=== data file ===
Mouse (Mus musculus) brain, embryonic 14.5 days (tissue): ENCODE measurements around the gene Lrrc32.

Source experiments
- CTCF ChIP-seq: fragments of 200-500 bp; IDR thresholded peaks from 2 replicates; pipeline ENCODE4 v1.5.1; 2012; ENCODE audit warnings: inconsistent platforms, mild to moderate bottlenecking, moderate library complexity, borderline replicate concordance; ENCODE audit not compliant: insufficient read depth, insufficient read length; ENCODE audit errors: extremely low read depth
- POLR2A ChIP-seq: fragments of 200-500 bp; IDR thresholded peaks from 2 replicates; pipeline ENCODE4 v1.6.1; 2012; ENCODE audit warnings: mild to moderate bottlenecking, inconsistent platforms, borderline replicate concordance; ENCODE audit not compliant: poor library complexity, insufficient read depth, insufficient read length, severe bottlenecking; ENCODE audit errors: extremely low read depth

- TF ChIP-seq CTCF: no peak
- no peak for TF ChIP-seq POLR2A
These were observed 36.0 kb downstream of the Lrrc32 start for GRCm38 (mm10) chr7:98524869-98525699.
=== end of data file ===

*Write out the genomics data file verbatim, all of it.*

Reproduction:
Mouse (Mus musculus) brain, embryonic 14.5 days (tissue): ENCODE measurements around the gene Lrrc32.

Source experiments
- CTCF ChIP-seq: fragments of 200-500 bp; IDR thresholded peaks from 2 replicates; pipeline ENCODE4 v1.5.1; 2012; ENCODE audit warnings: inconsistent platforms, mild to moderate bottlenecking, moderate library complexity, borderline replicate concordance; ENCODE audit not compliant: insufficient read depth, insufficient read length; ENCODE audit errors: extremely low read depth
- POLR2A ChIP-seq: fragments of 200-500 bp; IDR thresholded peaks from 2 replicates; pipeline ENCODE4 v1.6.1; 2012; ENCODE audit warnings: mild to moderate bottlenecking, inconsistent platforms, borderline replicate concordance; ENCODE audit not compliant: poor library complexity, insufficient read depth, insufficient read length, severe bottlenecking; ENCODE audit errors: extremely low read depth

- TF ChIP-seq CTCF: no peak
- no peak for TF ChIP-seq POLR2A
These were observed 36.0 kb downstream of the Lrrc32 start for GRCm38 (mm10) chr7:98524869-98525699.